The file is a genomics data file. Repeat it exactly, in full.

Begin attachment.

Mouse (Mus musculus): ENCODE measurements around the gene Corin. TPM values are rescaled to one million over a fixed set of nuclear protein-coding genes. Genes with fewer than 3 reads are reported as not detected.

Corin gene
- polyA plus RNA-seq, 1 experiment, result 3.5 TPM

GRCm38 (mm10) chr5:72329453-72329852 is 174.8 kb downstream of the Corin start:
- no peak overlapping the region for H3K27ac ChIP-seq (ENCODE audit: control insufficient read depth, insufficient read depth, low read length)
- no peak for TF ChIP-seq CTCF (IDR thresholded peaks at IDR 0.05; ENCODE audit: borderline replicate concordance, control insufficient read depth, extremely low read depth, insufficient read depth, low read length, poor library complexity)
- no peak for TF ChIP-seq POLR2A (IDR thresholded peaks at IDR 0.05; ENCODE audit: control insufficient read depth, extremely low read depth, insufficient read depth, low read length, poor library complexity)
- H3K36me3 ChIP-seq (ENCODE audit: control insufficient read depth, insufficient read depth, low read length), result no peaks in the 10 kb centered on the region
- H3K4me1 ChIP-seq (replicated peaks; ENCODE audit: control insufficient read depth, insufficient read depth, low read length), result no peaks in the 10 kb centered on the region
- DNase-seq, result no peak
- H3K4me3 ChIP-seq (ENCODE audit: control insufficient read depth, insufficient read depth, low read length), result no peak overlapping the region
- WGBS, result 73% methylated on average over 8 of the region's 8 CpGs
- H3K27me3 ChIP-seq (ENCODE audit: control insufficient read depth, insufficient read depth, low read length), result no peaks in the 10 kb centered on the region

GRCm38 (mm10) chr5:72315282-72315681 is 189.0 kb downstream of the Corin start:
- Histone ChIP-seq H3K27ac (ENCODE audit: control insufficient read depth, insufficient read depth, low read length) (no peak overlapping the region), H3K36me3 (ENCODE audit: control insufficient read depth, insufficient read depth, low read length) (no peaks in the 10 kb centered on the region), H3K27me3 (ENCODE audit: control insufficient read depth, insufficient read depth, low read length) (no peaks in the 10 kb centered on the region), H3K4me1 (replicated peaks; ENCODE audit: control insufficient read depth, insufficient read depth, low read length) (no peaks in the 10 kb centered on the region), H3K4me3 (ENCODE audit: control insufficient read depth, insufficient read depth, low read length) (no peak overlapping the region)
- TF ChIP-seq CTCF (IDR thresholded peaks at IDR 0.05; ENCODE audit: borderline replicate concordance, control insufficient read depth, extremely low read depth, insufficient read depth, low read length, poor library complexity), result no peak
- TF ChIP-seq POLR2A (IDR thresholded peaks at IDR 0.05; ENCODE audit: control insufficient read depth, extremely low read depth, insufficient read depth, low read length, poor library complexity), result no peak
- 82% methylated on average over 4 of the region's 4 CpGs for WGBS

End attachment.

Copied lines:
Mouse (Mus musculus): ENCODE measurements around the gene Corin. TPM values are rescaled to one million over a fixed set of nuclear protein-coding genes. Genes with fewer than 3 reads are reported as not detected.

Corin gene
- polyA plus RNA-seq, 1 experiment, result 3.5 TPM

GRCm38 (mm10) chr5:72329453-72329852 is 174.8 kb downstream of the Corin start:
- no peak overlapping the region for H3K27ac ChIP-seq (ENCODE audit: control insufficient read depth, insufficient read depth, low read length)
- no peak for TF ChIP-seq CTCF (IDR thresholded peaks at IDR 0.05; ENCODE audit: borderline replicate concordance, control insufficient read depth, extremely low read depth, insufficient read depth, low read length, poor library complexity)
- no peak for TF ChIP-seq POLR2A (IDR thresholded peaks at IDR 0.05; ENCODE audit: control insufficient read depth, extremely low read depth, insufficient read depth, low read length, poor library complexity)
- H3K36me3 ChIP-seq (ENCODE audit: control insufficient read depth, insufficient read depth, low read length), result no peaks in the 10 kb centered on the region
- H3K4me1 ChIP-seq (replicated peaks; ENCODE audit: control insufficient read depth, insufficient read depth, low read length), result no peaks in the 10 kb centered on the region
- DNase-seq, result no peak
- H3K4me3 ChIP-seq (ENCODE audit: control insufficient read depth, insufficient read depth, low read length), result no peak overlapping the region
- WGBS, result 73% methylated on average over 8 of the region's 8 CpGs
- H3K27me3 ChIP-seq (ENCODE audit: control insufficient read depth, insufficient read depth, low read length), result no peaks in the 10 kb centered on the region

GRCm38 (mm10) chr5:72315282-72315681 is 189.0 kb downstream of the Corin start:
- Histone ChIP-seq H3K27ac (ENCODE audit: control insufficient read depth, insufficient read depth, low read length) (no peak overlapping the region), H3K36me3 (ENCODE audit: control insufficient read depth, insufficient read depth, low read length) (no peaks in the 10 kb centered on the region), H3K27me3 (ENCODE audit: control insufficient read depth, insufficient read depth, low read length) (no peaks in the 10 kb centered on the region), H3K4me1 (replicated peaks; ENCODE audit: control insufficient read depth, insufficient read depth, low read length) (no peaks in the 10 kb centered on the region), H3K4me3 (ENCODE audit: control insufficient read depth, insufficient read depth, low read length) (no peak overlapping the region)
- TF ChIP-seq CTCF (IDR thresholded peaks at IDR 0.05; ENCODE audit: borderline replicate concordance, control insufficient read depth, extremely low read depth, insufficient read depth, low read length, poor library complexity), result no peak
- TF ChIP-seq POLR2A (IDR thresholded peaks at IDR 0.05; ENCODE audit: control insufficient read depth, extremely low read depth, insufficient read depth, low read length, poor library complexity), result no peak
- 82% methylated on average over 4 of the region's 4 CpGs for WGBS